Before getting to work with the oven, they don reflective silver coveralls in aluminized Kevlar, making the duo look like intrepid space explorers. While their original oven that Truex built was running recycled vegetable oil, now they are using an induction furnace to melt the rotors. “We put the metal inside a clay crucible in the middle of this induction coil and the magnetic field heats it up, getting hotter and hotter until it melts,” says Truex. The new oven can hold 200 pounds at a time, which is enough for about 15 molds, top or bottom. Once they pour the liquid metal into the matchbox mold, it solidifies in seconds.
“It’s kind of a process of pouring it in, you have to do it right so that it doesn’t come in too fast or too slow,” says Truex. It took them about a year of practice before they became experts. Once the mussels are poured, they let them cool overnight, breaking the mussels into sand the next morning. They use a special vibrating machine to return the molds to grains of sand for reuse in new molds. Next is hand finishing, which is done using belt and disc sanders to smooth the pot. Once the pot, which is a dark gray color at this point, is completely smooth, it becomes either seasoned or enameled.
Seasoned or enameled cast iron?
“For the seasoning, the process we use is something that people can easily recreate at home in case they need to. re-season it“Seru says.” We use linseed oil, and it’s just hand rubbed in a very thin layer and baked in three turns, until it gets a nice deep black finish. “L enamelling is more complex, Truex and Seru have spent the last few years perfecting their enamelling process, which they are now able to do on site. Enamel is a mixture of clay and finely ground glass which is mixed with water and then sprayed onto the pot, almost like the glaze of a ceramic pot. The duo modernized a spray line they bought from an auto parts supplier for around $ 25 in order to spray their jars. “The spray guns spray an even coat of the enamel slip, first on the inside of the jar,” says Truex. “Then we do the grips by hand, to make sure there is has a nice coating on the inside of the handles, then we flip it over and spray the outside. ”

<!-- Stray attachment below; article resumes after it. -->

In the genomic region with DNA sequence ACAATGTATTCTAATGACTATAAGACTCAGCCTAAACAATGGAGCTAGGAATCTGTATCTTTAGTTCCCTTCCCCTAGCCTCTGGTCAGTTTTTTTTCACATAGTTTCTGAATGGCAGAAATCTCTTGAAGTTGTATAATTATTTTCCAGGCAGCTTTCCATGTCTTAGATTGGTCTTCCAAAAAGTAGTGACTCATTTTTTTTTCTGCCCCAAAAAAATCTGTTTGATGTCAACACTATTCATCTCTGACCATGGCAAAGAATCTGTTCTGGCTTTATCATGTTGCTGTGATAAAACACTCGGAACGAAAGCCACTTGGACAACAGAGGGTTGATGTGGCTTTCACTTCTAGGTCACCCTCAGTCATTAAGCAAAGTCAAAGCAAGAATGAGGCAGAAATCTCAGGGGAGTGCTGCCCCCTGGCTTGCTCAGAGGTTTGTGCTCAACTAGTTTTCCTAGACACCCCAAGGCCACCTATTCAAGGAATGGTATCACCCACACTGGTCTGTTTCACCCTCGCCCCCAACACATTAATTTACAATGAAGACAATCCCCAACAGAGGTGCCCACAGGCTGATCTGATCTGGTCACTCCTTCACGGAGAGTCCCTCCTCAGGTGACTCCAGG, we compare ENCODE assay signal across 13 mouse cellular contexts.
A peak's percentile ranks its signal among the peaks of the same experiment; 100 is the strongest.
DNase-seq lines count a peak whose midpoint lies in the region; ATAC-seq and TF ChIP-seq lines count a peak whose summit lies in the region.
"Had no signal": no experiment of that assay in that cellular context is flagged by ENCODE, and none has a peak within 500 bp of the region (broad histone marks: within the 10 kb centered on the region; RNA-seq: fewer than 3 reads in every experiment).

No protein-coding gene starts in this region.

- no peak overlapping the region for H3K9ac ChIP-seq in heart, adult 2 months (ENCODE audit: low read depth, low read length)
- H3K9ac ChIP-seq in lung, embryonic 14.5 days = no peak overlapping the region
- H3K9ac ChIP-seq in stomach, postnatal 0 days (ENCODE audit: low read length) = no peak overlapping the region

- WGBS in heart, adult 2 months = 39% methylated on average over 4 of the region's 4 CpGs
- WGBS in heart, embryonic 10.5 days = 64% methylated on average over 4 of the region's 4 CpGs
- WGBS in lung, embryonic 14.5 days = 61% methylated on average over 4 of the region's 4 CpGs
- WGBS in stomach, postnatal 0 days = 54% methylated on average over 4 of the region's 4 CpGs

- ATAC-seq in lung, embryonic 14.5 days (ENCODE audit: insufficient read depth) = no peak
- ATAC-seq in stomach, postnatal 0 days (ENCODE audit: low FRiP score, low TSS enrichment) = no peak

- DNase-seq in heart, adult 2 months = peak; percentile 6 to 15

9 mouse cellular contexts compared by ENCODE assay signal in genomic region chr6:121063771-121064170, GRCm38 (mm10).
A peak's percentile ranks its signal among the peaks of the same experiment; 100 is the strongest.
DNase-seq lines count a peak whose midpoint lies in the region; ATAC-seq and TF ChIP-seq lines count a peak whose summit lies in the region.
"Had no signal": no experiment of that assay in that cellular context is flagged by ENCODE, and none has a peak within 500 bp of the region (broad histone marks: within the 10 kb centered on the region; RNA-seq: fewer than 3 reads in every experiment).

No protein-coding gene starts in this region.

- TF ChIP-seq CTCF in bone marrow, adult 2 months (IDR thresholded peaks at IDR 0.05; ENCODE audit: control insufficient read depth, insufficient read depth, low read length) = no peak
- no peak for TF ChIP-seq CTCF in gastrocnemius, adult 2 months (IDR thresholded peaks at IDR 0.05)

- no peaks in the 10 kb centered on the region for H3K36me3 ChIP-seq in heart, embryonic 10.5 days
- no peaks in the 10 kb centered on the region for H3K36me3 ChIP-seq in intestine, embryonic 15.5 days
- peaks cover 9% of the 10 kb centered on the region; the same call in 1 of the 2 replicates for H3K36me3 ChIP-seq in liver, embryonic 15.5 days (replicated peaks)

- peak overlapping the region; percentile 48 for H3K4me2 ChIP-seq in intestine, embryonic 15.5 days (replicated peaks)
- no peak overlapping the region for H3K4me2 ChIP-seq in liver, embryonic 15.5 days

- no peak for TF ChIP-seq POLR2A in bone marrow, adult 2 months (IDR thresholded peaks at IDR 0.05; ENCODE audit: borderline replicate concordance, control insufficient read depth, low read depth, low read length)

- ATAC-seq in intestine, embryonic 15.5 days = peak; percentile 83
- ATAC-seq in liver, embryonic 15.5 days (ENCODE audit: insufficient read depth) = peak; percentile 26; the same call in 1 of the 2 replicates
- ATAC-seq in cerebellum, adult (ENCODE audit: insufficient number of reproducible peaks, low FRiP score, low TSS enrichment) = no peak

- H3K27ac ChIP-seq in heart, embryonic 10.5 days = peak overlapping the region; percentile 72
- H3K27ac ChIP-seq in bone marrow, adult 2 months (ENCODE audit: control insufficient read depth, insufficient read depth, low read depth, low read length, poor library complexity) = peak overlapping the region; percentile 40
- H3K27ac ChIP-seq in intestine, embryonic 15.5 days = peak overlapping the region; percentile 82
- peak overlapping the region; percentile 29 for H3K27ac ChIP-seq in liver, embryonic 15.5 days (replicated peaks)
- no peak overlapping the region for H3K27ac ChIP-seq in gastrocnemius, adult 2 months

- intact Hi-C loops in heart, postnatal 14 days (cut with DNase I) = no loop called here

From there it goes through a drying tunnel to remove all the water, leaving the glossy powder enamel coating on the surface of the pot. Finally, the Dutch oven goes into an oven and is fired at just over 1400 degrees so that the enamel fuses with the top surface of the iron, ensuring that it will not chip. “What’s so good about enameled cast iron is that they’re actually mechanically bonded together, it’s not like painting over something,” says Truex.
What’s next for Borough Furnace? In addition to continuing to develop their enamel projects, they plan to manufacture a special Dutch oven for baking bread with an inverted lid so that the flat plate can be put in the oven and then turned over to create a steam chamber for baking bread. Clearly Truex and Seru are skilled metal and enamel designers and workers, quality cast iron cookware under the Borough Furnace flag. And now that we know how a Dutch oven is made, we have even more admiration for this ingenious and timeless cooking tool.